• Prince of Heck


        Wikipedia needs to be updated, and so does people’s misconceptions. The bubble has and always will be in high prices:

        “while foreclosure activity started first in the subprime market, the foreclosure activity in the prime market quickly outnumbered the number of subprime foreclosures…the data shown above suggest that the foreclosure crisis would have happened even in the absence of such risky lending.”

    • You may be correct. I’ve read a lot of people that formerly occupied coastal Cali have been pushed east – Stockton in the north, inland empire in the south. Compton would be a prime area to transform. Look at the prices for Eagle Rock – unthinkable 20 years ago. That said, this bubble will take everything down and we just dont know how the aftermath will play out. A lot will be a function of this countrys political landscape.

      • Only nuts would move to Stockton from East Bay…..The commute will kill you…..or the gangs will…

      • I’m not talking about the working middle class, I’m talking about the people that go to Walmart in their pajamas. They’ll feel right at home in Stockton, and theyve been getting pushed out of the bay area and all of coastal CA for a while. Commute? They have no concept of that word, aside from it applying to a relative in prison. I know, I grew up there many years ago and had family still there up until about 2 years ago. The ghetto is creeping in on all sides there.

  • With Californians just being hit with a $5 billion plus gas and car tax and with any new tax reform in Washington likely to reduce the deduction of state income and property taxes the ability of many to afford a mortgage is reduced. The money has to come from somewhere and home buyers like camels can only carry so much.

    Looking ahead long term, funding California’s public employee pensions implies a steady stream of state and local tax increases and government service cutbacks that will impact property values. Then as the number of renters increase relative to homeowners so will their political power. With the only large pool of immovable capital in the state being real property it is reasonable to assume measures such as property transfer or wealth taxes will be implemented to capture some of this real property wealth to fund government.

  • “What happens when the majority of your area rents when it comes to voting?”

    Possibly they will vote in favor of projects or candidates that promote more inventory. More inventory = potentially more places to rent etc. = less rent hikes

    Or vote to strengthen laws against short term rentals which reduce the opportunities for long term rentals

    And yes renters do vote.

    • I for one think that renters should pay more state taxes. I do not think it is fair that property owners are responsible for the majority of state taxes while renters use the same schools and municipal services as property owners. If renters were responsible for their fair share of state taxes I assume they would vote differently and not always vote to increase taxes on property owners and introduce new school bonds which they don’t directly have to pay for. Who knows, maybe rents would go down? As it stands now one reason rents go up is because taxes go up. So if you are renter remember the next time you vote for a new tax you are more then likely going to pay for it one way or another.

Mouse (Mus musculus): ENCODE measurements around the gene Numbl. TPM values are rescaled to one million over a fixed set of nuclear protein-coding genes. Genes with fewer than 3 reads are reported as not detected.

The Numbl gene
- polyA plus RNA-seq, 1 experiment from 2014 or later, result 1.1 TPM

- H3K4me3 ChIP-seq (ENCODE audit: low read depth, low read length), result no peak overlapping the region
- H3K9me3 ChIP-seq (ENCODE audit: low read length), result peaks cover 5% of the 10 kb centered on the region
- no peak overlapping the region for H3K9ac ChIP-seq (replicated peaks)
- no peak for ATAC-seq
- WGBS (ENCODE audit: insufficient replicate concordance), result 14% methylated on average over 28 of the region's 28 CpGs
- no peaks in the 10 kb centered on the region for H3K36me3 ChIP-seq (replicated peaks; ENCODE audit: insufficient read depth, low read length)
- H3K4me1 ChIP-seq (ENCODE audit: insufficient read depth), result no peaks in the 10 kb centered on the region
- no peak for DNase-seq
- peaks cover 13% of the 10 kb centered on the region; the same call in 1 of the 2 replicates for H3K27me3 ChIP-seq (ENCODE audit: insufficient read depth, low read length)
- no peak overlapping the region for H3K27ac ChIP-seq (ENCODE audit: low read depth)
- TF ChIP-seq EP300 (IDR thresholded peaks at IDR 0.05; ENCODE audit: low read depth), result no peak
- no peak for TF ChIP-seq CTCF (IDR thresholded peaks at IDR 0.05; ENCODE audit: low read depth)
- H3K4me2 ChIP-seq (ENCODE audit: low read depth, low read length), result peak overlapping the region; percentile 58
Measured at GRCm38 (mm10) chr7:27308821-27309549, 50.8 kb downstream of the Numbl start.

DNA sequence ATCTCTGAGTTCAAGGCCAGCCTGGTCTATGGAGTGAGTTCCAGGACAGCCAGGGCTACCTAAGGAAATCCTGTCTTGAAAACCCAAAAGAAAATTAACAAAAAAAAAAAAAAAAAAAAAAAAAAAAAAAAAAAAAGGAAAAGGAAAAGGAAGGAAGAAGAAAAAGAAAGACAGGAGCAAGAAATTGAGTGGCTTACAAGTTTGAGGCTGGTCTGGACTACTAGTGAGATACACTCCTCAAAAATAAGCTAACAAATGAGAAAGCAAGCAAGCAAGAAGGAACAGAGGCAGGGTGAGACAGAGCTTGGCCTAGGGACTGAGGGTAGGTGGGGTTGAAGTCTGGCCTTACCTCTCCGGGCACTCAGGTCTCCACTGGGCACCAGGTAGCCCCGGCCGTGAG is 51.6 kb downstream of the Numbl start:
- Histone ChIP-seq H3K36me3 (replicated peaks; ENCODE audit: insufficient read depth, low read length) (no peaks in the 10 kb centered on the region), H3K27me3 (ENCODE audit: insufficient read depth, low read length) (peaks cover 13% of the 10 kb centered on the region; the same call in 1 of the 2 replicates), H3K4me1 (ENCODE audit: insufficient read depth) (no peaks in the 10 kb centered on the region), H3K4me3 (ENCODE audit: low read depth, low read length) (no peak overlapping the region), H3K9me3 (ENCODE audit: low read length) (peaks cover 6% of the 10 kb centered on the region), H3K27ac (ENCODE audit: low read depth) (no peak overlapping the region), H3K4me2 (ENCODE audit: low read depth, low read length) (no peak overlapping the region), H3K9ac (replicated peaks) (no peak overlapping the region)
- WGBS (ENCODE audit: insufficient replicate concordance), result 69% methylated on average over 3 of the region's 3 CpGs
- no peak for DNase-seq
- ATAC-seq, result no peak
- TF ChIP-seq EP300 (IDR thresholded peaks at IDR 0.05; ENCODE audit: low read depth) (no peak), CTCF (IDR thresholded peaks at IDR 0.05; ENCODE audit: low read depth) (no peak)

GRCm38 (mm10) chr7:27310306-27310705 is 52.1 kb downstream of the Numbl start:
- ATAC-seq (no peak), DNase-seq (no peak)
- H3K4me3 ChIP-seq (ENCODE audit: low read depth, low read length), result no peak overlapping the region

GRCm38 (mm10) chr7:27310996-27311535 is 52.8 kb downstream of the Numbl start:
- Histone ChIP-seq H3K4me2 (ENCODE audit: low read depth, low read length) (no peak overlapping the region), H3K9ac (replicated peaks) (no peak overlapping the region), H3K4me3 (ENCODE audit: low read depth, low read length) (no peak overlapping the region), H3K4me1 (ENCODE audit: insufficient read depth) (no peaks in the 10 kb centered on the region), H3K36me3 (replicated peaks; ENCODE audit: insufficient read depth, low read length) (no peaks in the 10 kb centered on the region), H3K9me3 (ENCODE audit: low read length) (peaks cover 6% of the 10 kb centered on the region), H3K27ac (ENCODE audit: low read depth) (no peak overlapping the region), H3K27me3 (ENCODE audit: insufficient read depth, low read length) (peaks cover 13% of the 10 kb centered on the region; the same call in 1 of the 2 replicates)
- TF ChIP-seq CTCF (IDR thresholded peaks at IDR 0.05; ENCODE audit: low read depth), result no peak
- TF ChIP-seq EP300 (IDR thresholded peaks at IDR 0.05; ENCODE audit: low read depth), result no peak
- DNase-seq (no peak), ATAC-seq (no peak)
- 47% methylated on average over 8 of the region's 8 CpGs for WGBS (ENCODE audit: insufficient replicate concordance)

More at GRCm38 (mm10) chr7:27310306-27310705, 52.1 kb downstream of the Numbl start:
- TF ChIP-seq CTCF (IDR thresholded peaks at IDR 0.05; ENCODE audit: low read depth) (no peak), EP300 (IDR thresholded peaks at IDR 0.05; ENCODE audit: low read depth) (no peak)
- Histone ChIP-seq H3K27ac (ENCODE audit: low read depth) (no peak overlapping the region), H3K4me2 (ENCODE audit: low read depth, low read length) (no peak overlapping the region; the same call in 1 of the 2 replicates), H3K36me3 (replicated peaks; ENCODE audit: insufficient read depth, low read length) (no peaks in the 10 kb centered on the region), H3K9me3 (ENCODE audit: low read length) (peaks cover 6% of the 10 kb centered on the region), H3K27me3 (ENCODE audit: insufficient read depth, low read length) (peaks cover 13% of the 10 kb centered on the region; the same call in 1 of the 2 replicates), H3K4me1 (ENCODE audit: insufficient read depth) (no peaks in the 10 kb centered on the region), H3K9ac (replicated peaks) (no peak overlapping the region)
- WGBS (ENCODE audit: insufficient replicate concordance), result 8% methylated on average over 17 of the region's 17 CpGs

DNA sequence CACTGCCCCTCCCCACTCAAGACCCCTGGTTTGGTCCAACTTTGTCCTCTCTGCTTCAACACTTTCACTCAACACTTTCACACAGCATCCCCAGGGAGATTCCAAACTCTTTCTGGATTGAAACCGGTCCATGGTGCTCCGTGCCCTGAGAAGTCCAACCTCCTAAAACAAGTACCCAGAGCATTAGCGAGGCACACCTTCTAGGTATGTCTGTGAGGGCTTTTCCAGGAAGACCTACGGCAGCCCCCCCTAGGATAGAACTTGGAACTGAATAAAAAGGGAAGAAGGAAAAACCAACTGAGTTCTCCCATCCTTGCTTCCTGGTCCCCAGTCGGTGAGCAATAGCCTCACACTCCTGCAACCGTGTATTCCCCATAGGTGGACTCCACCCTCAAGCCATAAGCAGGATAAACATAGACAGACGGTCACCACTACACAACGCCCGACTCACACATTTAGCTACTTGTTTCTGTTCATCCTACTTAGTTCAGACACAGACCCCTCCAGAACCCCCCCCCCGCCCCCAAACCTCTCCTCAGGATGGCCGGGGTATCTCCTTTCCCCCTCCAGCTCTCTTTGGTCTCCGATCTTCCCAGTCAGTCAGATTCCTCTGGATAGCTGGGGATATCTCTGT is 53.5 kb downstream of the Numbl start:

• You’re delusional if you think renters don’t pay property taxes. They just don’t pay it directly to the county tax man, their landlord does.

      • @ JJ: you pay nothing near what the owner of an equivalent condo or house would pay for all those bond obligations. If you think that you are the delusional one.

      • Uh, go fuck yourself yourself, getting rich off of someone else’s labor.

      • NoTankinSight

        1. Renters absolutely pay property taxes through their rent, it’s completely ridiculous to say otherwise.

        2. Unfortunately the renters don’t benefit from the tax deduction of those property taxes the way owners do

        3. Long term landlords pay LOWER property taxes via prop 13 and can pocket the difference in marker rents

      • renters need to get more tax breaks. Landlords should be taxed higher. And we need rent control and an end to Prop 13. Problem fixed. If you vote for R’s you get clowns like Trump and unfair policies.

      • Fascinating how so many people either didn’t read my post past the 1st sentence or just simply didn’t understand and found it appropriate to use foul language.

        ” So if you are renter remember the next time you vote for a new tax you are more then likely going to pay for it one way or another.”

      • Renters DO pay property taxes – they just don’t write the check directly the municipality. The taxes are paid for by their rent payments.

      • “renters need to get more tax breaks. Landlords should be taxed higher. And we need rent control and an end to Prop 13. Problem fixed. If you vote for R’s you get clowns like Trump and unfair policies.”

        Found the renter. You’ll only feel this way until you’re a homeowner – then Prop 13 will be your best friend. I would, however, be fine with seeing it changed to eliminate benefits for investment properties, IF California would reduce some of the other taxes they’re hitting us with.

        Most economists agree that rent control doesn’t work. It drives up housing costs and causes the controlled neighborhoods to deteriorate.

      • As for Prop 13 – it was approved by the people, 62% to 34%, so blame them, not “R’s”. Many democrats happily voted for it (mostly homeowners). Like Gov Moonbeam’s ridiculous high speed rail, they didn’t carefully consider the consequences, or pay much attention to detail.